May 12, 2019

Stanton A. Glantz, PhD

ACS CAN releases data on tobacco campaign contributions in California: Juul fighting hard against flavor ban

The new ACS CAN recently released a press release, “Political Contributions from E-cigarette Manufacturer Juul Exposed by ACS CAN Campaign to Snuff Tobacco Money Out of California Politics” summarizing new tobacco industry campaign contribution data in California. 

Their website Snuff Tobacco Money out of California Politics shows that Democrat Adam Gray, chair of the Assembly Government Organization (GO) Committee, accepted $196,000 in tobacco industry campaign money since July 2014.  This is more than four times the amount accepted by the second biggest recipient of tobacco money, Republican Assembly Member Frank Bigelow, who accepted $46,400.  Bigelow is the Vice Chair of Assembly GO.

These huge contributions are well above what most other legislators accepted (among those taking tobacco money), which generally ranged between $10-30,000.    Any many legislators have pledged to refuse tobacco money.

As others have noted before (and as ACS CAN notes), Assembly GO is the place the tobacco industry kills tobacco control legislation.  Indeed, the only reason Californians won passage of a series of important state tobacco control laws in 2016 was because they were considered in a special session on health care that did not have an Assembly GO committee.

Assemblymembers Gray and Bigelow represent the Central Valley (around Modesto and Merced and up into the mountains).  As I have said before, the health groups and local coalitions need to make sure that everyone there knows that these two men are protecting the financial health of Juul and other tobacco interests at the expense of California kids.


Here is the ACS CAN press release:

Political Contributions from E-cigarette Manufacturer Juul Exposed by ACS CAN Campaign to Snuff Tobacco Money Out of California Politics

American Cancer Society Policy Affiliate Urges Elected Officials to Reject Tobacco Influence Including Dirty Money from E-cigarette Maker Behind Alarming Rise in Youth Tobacco Use

SACRAMENTO, Calif. – May 9, 2019 – The American Cancer Society Cancer Action Network (ACS CAN) is exposing high rates of political contributions by e-cigarette maker Juul Labs, Inc. as landmark legislation to curb skyrocketing youth e-cigarette use is considered by the California Legislature. ACS CAN’s Snuff Tobacco Money Out of California Politics website tracks state politicians who take donations from tobacco companies and that includes dirty money from e-cigarette manufacturer Juul Labs, which the Federal Drug Administration (FDA) says is behind a nationwide youth e-cigarette epidemic.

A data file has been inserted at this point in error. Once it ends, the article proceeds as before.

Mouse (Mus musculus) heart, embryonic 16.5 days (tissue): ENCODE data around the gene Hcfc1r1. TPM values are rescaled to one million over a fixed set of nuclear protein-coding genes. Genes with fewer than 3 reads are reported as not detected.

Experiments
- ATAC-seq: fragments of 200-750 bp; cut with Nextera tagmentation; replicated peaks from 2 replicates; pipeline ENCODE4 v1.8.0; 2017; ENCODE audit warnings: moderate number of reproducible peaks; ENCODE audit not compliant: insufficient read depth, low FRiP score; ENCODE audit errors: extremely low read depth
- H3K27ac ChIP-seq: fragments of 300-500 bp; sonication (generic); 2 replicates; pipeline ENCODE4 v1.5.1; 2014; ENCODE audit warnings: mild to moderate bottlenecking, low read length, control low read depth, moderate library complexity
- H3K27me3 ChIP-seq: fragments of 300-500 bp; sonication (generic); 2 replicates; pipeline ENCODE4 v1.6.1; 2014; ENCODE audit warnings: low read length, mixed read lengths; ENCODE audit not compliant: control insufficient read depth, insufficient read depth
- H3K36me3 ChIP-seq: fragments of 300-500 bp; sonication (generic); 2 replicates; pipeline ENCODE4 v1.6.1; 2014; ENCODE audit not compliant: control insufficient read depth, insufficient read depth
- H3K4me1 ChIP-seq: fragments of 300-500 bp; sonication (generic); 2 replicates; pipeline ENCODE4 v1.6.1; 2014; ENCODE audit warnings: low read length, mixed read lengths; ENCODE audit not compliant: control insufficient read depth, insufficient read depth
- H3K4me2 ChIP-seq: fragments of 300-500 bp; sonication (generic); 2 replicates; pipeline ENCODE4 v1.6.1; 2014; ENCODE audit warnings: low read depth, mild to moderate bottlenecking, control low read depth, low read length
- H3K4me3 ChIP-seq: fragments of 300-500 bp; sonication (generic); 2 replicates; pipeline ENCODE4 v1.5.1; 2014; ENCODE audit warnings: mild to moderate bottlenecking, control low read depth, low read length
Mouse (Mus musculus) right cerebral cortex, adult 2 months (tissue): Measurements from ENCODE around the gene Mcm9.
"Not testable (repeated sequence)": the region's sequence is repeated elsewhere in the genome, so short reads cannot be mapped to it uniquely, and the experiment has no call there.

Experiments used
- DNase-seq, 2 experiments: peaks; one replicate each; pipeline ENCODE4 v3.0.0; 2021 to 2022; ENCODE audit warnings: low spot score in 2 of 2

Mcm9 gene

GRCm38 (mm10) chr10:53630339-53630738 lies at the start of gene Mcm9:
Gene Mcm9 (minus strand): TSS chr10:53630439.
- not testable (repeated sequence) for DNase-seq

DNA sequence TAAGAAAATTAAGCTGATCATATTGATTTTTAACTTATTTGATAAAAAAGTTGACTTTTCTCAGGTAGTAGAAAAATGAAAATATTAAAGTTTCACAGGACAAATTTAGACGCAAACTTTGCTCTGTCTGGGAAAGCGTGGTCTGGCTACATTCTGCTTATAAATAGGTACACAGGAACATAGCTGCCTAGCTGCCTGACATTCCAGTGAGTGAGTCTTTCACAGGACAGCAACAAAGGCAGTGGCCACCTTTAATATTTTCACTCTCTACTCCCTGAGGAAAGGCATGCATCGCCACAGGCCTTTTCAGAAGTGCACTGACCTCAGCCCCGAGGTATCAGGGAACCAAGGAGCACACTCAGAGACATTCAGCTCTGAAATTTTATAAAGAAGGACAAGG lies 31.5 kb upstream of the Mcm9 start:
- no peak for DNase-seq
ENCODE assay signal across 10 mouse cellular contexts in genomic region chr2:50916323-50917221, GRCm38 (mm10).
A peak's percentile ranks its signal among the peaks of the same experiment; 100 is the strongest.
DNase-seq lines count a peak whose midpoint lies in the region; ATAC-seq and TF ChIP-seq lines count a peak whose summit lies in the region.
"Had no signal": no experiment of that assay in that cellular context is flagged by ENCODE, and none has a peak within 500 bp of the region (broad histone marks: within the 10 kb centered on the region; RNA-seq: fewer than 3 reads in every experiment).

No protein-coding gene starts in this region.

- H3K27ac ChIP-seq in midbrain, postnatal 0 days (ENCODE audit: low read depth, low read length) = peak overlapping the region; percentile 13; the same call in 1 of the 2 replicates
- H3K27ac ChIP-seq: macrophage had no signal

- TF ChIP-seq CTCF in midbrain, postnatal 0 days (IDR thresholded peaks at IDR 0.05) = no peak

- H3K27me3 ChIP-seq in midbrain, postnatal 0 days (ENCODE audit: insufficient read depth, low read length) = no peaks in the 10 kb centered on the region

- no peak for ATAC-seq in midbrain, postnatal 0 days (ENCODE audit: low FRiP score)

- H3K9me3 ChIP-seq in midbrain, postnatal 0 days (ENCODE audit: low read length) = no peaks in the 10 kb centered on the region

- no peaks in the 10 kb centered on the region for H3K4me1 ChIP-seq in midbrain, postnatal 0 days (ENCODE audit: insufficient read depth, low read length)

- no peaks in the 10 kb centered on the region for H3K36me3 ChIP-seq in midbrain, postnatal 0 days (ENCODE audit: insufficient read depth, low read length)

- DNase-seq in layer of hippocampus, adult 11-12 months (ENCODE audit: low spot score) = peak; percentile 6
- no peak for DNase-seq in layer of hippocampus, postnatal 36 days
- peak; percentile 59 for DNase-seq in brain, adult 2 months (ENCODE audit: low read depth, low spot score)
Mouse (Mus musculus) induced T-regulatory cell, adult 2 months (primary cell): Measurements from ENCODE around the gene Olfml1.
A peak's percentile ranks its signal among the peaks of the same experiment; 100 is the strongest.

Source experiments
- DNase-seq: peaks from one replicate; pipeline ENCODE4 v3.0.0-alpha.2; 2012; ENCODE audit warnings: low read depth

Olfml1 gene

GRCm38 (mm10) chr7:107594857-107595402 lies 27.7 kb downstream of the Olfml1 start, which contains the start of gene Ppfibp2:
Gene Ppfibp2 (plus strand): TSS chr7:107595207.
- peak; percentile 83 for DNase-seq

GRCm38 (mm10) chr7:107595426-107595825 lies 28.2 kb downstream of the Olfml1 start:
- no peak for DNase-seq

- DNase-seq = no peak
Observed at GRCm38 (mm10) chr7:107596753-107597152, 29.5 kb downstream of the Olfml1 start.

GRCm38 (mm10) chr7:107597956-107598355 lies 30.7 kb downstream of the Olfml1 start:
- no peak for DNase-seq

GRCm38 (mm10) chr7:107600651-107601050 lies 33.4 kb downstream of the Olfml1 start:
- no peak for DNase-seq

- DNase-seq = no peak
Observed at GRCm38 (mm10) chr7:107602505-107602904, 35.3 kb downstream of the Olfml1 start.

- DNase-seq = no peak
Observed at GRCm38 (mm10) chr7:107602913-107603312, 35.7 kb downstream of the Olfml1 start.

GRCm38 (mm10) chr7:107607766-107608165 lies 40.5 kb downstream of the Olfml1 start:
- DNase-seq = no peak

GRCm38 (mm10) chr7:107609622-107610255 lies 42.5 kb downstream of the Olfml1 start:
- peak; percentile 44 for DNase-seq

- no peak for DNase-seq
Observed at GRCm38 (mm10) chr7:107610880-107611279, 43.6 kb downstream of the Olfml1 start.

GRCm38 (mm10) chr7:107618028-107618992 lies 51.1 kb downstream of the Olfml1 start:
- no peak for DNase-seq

The Centers for Disease Control and Prevention (CDC) released new data in February showing e-cigarette use among high schoolers jumped an alarming 78% in the last year. Assembly Bill (AB) 739 and Senate Bill (SB) 38 would restrict the sale of all flavored tobacco products statewide including kid-friendly flavored e-cigarettes as well as menthol cigarettes that have been marketed disproportionately to African American communities for decades, resulting in higher lung cancer rates for African American men.

What happens in California could spread across the country. For that reason, Juul Labs has launched a major lobbying campaign this year, pouring money into the pockets of lawmakers trying to sway votes at the California Capitol.

“ACS CAN is shining a light on attempts by the tobacco industry to influence lawmakers and that includes e-cigarette makers spurring a youth e-cigarette epidemic,” said ACS CAN California Senior Government Relations Director Tim Gibbs. “Candy and fruit flavored tobacco products are a key strategy to bait teens into tobacco use and right now Juul, the most popular brand among kids, is under the Federal Drug Administration’s microscope as the country grapples with a deeply troubling public health crisis. The California Legislature must not cave to Juul’s political influence when the health of California kids is at stake.”

ACS CAN is a co-sponsor of both SB 38 and AB 739. The Assembly bill didn’t get set for a hearing before the Assembly Governmental Organization (GO) Committee this session before the policy deadline, ensuring the bill will not advance in 2019. This delay should raise questions among constituents about the commitment to public health, because GO committee members have taken a total of $23,500 in political contributions from Juul in just the first quarter of this year (along with $89,300 in additional tobacco money from R.J. Reynolds Tobacco Company, which makes the No. 1 selling menthol cigarette in America).

While AB 739 is dead for this year, its companion bill, SB 38, has a chance of being voted on by the full Senate by the end of this month. However, the bill faces an uphill battle in the Assembly because it will need to survive the same Assembly GO Committee that has not advanced AB739. ACS CAN has tracked the following tobacco contributions since 2014 as part of its Snuff Tobacco Money Out of California Politics campaign:

Tobacco Contributions Since 2014


Statewide Elected Officials


California Assembly members


Members of the Assembly Governmental Organization Committee members


Avg. amount per Assembly member


Avg. amount per GO committee member


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